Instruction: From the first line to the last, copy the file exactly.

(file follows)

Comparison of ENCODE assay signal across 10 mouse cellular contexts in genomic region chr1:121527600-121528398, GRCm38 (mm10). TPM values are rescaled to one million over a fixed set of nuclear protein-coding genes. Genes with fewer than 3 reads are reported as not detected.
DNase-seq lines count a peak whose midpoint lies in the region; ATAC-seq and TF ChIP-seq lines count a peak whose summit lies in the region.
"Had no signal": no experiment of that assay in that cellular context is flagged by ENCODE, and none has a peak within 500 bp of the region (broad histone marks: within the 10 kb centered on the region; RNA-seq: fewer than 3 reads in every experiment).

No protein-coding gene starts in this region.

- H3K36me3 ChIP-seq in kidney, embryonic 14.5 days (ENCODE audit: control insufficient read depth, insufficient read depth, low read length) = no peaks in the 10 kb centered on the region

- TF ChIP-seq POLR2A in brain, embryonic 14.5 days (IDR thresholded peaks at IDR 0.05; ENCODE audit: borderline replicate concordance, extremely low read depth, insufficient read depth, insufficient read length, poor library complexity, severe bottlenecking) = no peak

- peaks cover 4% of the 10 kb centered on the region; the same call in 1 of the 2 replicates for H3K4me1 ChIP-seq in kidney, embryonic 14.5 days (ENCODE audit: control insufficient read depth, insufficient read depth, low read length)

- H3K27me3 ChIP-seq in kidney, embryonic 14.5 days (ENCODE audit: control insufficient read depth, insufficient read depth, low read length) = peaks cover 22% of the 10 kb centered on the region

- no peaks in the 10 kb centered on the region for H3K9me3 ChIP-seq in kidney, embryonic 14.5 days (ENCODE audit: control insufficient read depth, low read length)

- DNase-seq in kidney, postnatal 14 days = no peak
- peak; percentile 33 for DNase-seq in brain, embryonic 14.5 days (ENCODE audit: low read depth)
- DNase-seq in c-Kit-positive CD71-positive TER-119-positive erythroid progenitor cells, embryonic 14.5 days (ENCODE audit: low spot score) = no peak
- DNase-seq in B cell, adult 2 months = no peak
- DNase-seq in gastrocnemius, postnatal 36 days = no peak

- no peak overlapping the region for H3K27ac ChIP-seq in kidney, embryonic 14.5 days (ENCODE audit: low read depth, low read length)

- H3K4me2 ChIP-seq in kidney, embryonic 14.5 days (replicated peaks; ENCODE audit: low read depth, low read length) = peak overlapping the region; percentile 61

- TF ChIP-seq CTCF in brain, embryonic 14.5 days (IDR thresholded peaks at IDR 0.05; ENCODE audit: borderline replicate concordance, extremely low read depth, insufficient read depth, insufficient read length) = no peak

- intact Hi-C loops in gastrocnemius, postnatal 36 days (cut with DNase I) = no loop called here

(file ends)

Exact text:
Comparison of ENCODE assay signal across 10 mouse cellular contexts in genomic region chr1:121527600-121528398, GRCm38 (mm10). TPM values are rescaled to one million over a fixed set of nuclear protein-coding genes. Genes with fewer than 3 reads are reported as not detected.
DNase-seq lines count a peak whose midpoint lies in the region; ATAC-seq and TF ChIP-seq lines count a peak whose summit lies in the region.
"Had no signal": no experiment of that assay in that cellular context is flagged by ENCODE, and none has a peak within 500 bp of the region (broad histone marks: within the 10 kb centered on the region; RNA-seq: fewer than 3 reads in every experiment).

No protein-coding gene starts in this region.

- H3K36me3 ChIP-seq in kidney, embryonic 14.5 days (ENCODE audit: control insufficient read depth, insufficient read depth, low read length) = no peaks in the 10 kb centered on the region

- TF ChIP-seq POLR2A in brain, embryonic 14.5 days (IDR thresholded peaks at IDR 0.05; ENCODE audit: borderline replicate concordance, extremely low read depth, insufficient read depth, insufficient read length, poor library complexity, severe bottlenecking) = no peak

- peaks cover 4% of the 10 kb centered on the region; the same call in 1 of the 2 replicates for H3K4me1 ChIP-seq in kidney, embryonic 14.5 days (ENCODE audit: control insufficient read depth, insufficient read depth, low read length)

- H3K27me3 ChIP-seq in kidney, embryonic 14.5 days (ENCODE audit: control insufficient read depth, insufficient read depth, low read length) = peaks cover 22% of the 10 kb centered on the region

- no peaks in the 10 kb centered on the region for H3K9me3 ChIP-seq in kidney, embryonic 14.5 days (ENCODE audit: control insufficient read depth, low read length)

- DNase-seq in kidney, postnatal 14 days = no peak
- peak; percentile 33 for DNase-seq in brain, embryonic 14.5 days (ENCODE audit: low read depth)
- DNase-seq in c-Kit-positive CD71-positive TER-119-positive erythroid progenitor cells, embryonic 14.5 days (ENCODE audit: low spot score) = no peak
- DNase-seq in B cell, adult 2 months = no peak
- DNase-seq in gastrocnemius, postnatal 36 days = no peak

- no peak overlapping the region for H3K27ac ChIP-seq in kidney, embryonic 14.5 days (ENCODE audit: low read depth, low read length)

- H3K4me2 ChIP-seq in kidney, embryonic 14.5 days (replicated peaks; ENCODE audit: low read depth, low read length) = peak overlapping the region; percentile 61

- TF ChIP-seq CTCF in brain, embryonic 14.5 days (IDR thresholded peaks at IDR 0.05; ENCODE audit: borderline replicate concordance, extremely low read depth, insufficient read depth, insufficient read length) = no peak

- intact Hi-C loops in gastrocnemius, postnatal 36 days (cut with DNase I) = no loop called here